Indian kitsch, long synonymous with saints-and-elephants exotica, gets new life with Shashanka Ghosh’s irreverent caper, ‘Quick Gun Murugun’. The eponymous character was born a long time ago, for a promotional spot of Channel V, when Ghosh was the channel’s creative director. It had instant mass appeal, and like Uddham Singh, another of Ghosh’s own creation, the zany Tamil cowboy stayed on in our memory.
This is not entirely vacuous kitsch; it’s about vegetarianism, about big mac against dabba food, and good against evil, all packaged as a comic book-style, absurd Tamil/Hindi potboiler.
I went to watch QGM with some apprehension. Was it going to be just one long Channel V promo? Can one zany comic book superhero hold a film? Is it going to be just wit cracks and one-liners?
I’m so happy to be surprised.
Don’t expect to find layers of meanings inherent in the best of comic books. Don’t expect great music or great cinematography or even great acting. It’s an intelligent experiment; one that will tickle you enough so that you laugh out loud.
Holding forth in a blazing glory of pink, orange, green, silver and gold is Quick Gun (Dr Rajendra Prasad). He is a vegetarian, Indian cowboy who swigs whiskey and smokes cigarettes, and who considers it his duty to be a messiah of the cow—against meat and beef eaters, that is—when Rice Plate Reddy, a hysterically cruel, wrathful goon tries to force a local restaurant to serve beef instead of sambhar. Quick Gun, in love with his college sweetheart (Lola Kutty), whose photograph he wears inside his locket dangling from a thick gold chain (when he has surreptitious, tender moments with the photo, you won’t stop laughing). He takes on the non veg mafia inside the Coconut Tree Climbing Institute, and is eventually killed by a bullet fired by Rice Plate.
He reaches heaven, where he encounters dead people queuing up for rebirth, some waiting to register for moksha, and some just having fun. Quick Gun has to be born again, and he convinces the officer in charge of issuing rebirths to send him back to earth to take revenge on Rice Plate. He is reborn 25 years later, again as Quick Gun Murugun, in Mumbai where Rice Plate is trying to set up the world’s first non veg McDosa outlet. In the big bad city, he meets Mango Dolly (Rambha), a grossly overweight, blonde bar singer who happens to be Rice Plate’s mistress.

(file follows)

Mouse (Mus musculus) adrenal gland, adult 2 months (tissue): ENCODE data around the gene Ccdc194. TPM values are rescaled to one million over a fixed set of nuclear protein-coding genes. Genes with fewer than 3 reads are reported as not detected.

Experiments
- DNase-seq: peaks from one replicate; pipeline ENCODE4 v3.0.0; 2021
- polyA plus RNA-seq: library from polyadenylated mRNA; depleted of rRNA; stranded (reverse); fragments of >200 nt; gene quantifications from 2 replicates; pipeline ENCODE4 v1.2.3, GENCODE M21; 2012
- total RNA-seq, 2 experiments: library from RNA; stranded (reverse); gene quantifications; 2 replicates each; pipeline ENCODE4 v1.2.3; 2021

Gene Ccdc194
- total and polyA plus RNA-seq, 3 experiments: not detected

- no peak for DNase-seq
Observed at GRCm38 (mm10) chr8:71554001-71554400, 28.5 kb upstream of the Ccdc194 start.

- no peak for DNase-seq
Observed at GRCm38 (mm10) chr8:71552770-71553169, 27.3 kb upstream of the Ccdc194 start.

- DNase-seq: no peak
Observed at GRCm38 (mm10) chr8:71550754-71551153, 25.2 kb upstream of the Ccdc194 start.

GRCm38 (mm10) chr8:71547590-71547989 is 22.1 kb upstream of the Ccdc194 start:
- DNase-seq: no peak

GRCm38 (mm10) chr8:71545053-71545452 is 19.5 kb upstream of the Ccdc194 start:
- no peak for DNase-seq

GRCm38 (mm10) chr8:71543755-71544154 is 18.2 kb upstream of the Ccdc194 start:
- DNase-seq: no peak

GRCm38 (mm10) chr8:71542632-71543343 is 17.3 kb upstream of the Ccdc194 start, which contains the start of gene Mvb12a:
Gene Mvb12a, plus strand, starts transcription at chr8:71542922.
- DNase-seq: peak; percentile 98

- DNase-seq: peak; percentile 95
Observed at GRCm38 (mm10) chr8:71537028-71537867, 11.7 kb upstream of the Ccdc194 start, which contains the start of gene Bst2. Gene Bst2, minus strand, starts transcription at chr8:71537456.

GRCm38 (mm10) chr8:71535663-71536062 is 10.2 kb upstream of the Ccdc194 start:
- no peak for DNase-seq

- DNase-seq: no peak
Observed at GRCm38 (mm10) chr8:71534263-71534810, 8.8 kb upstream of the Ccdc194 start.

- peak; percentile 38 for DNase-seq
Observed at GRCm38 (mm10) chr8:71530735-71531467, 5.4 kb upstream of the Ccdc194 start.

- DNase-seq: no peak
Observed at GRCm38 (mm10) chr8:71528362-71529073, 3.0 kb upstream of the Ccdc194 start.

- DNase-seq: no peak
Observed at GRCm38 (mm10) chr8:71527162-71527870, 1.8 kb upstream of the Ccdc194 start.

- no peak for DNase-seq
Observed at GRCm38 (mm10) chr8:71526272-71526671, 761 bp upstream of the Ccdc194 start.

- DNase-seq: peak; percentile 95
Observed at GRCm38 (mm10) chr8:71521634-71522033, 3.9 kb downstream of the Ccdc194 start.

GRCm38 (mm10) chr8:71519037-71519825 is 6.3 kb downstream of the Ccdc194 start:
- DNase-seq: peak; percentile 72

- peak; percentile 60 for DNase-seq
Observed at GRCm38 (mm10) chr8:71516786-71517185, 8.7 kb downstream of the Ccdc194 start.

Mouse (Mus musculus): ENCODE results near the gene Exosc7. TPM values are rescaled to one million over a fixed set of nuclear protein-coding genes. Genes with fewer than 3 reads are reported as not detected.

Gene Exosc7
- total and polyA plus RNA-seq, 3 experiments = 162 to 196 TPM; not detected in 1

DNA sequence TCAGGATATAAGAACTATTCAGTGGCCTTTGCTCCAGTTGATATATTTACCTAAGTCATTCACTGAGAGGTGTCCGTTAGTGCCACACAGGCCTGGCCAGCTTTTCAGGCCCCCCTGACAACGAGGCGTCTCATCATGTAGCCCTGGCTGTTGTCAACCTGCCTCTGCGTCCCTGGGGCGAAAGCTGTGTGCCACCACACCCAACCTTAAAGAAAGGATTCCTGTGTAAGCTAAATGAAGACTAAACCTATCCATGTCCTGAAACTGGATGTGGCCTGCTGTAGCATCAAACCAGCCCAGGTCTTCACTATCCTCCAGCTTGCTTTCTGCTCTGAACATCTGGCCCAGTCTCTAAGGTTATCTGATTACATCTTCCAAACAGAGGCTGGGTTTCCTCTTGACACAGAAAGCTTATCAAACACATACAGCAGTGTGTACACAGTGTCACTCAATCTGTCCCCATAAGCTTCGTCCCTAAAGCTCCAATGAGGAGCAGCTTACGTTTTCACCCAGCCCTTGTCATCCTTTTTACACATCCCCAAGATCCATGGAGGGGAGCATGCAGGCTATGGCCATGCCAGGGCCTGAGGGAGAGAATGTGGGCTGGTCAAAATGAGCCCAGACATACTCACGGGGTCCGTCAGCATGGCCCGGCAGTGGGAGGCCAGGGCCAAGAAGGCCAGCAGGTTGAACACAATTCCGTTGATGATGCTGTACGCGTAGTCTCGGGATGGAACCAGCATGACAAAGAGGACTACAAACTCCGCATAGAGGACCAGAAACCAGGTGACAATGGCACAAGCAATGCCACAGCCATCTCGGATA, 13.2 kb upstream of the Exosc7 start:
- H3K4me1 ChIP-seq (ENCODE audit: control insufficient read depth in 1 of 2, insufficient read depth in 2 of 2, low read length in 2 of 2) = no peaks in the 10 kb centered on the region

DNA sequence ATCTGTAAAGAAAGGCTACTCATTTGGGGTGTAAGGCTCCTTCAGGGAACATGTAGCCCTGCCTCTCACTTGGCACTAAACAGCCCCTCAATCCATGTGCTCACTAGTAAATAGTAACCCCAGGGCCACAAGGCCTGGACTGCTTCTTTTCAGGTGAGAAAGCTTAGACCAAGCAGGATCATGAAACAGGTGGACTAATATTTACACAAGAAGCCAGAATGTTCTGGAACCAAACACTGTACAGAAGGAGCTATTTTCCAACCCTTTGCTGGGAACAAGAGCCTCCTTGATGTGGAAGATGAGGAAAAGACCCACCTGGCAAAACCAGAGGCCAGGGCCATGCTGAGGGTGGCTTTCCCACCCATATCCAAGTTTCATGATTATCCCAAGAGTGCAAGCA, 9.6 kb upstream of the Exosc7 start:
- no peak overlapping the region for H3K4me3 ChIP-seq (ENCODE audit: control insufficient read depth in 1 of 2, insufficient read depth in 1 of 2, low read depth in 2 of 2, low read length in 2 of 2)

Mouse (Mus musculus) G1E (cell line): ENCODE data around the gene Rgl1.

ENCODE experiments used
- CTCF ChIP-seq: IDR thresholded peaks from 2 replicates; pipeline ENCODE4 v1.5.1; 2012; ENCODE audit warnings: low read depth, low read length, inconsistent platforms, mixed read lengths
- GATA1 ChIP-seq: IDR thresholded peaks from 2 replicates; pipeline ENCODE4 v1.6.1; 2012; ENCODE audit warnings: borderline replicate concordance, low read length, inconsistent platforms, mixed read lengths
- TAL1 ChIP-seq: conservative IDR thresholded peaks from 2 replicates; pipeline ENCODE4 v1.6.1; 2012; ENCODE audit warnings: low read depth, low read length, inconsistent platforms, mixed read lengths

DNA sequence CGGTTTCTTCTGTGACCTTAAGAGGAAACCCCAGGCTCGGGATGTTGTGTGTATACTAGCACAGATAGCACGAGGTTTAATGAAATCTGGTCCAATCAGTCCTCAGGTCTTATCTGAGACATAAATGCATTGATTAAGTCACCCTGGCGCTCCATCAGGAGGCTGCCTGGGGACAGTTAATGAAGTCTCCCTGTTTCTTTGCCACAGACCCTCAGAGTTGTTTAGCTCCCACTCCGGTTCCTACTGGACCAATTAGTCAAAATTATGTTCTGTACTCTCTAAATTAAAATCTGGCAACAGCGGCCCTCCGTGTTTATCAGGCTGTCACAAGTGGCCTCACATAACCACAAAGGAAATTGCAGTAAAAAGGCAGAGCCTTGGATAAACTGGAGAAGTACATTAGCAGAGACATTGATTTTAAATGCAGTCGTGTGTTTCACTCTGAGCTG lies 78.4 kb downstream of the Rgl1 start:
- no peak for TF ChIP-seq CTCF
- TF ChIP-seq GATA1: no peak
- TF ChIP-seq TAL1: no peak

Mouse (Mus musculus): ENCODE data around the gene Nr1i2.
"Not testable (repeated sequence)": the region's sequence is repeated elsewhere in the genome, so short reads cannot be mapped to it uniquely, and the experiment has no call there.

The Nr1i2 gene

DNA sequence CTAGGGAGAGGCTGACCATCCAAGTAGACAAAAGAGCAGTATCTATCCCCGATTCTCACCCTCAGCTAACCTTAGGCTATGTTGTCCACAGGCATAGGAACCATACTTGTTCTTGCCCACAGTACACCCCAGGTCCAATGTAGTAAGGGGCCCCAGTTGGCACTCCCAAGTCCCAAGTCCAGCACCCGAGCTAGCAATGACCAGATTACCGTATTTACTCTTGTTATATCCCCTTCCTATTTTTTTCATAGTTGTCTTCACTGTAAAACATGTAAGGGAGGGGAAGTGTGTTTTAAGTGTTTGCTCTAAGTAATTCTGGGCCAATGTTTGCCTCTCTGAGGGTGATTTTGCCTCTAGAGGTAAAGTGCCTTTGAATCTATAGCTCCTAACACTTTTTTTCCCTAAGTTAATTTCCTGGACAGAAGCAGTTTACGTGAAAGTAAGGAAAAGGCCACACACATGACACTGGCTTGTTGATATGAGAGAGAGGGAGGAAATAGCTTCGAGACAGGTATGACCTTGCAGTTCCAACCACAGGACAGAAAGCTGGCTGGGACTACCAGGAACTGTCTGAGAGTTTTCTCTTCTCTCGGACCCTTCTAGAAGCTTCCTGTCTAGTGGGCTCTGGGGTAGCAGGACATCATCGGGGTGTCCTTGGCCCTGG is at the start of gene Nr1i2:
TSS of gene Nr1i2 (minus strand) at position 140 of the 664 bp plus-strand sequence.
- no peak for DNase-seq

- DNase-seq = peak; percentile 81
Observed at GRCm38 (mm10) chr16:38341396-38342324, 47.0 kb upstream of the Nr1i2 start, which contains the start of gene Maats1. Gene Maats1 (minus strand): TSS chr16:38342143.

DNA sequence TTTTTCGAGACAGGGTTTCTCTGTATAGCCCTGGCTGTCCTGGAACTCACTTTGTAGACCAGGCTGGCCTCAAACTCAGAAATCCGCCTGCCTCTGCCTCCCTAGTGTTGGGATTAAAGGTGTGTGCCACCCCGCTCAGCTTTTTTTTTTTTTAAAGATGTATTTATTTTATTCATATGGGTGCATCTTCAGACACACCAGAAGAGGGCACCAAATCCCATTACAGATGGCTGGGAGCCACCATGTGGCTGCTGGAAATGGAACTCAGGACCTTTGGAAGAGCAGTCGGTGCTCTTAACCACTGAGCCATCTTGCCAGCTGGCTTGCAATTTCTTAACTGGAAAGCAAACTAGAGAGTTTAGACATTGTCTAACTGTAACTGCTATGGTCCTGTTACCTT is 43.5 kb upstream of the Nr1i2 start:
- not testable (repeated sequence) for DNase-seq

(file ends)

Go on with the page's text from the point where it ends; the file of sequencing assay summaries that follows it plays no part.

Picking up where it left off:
Other oddballs drive the plot—among them is Rowdy MBA, an archetypal IIT-IIM geek who has turned riotous. Ghosh’s spoof on the MBA is one of the best things in the film. Don’t miss the former Kitty Bank dude in a gun fight on a Mumbai railway station. Get the drift?
Much chaos and mayhem ensues in the second half, including something called “Tiffin Terrorism”, until Quick Gun finally takes his revenge.
In traditional comic book style characterization by the writer Rajesh Devraj, every character in the film is larger than life. The villain, especially, represents evil in its crudest form—driven by obscene greed and violence. Played by the very competent actor Nasser, the villain is unputdownable and hilariously brazen until he succumbs to a barrage of gunshots let loose by the superhero. Some of the one-liners are memorable: During a post-coital moment, Mango Dolly asks him, “How was it for you?” Quick Gun replies, “Next time, put less elaichi in the payasam.” Priceless.
The pièce de résistance, of course, is Quick Gun himself. He shoots bullets, and shoots them coldly, but he is a superhero who cries; who is timid about matters of the heart. Like some good Indian boys, he loves the idea of being seduced, is drawn to the barbie doll with big boobs, but at the same time he is also guilty of betraying the unattainable college sweetheart. And he is painfully chivalrous— “Leave the ladies, I say,” he fumes every time he sees a woman being harassed.
You either get Quick Gun or you don’t. But just watch the film for the experiment it is. There aren’t so many out there.
Quick Gun Murugun is released in theatres today.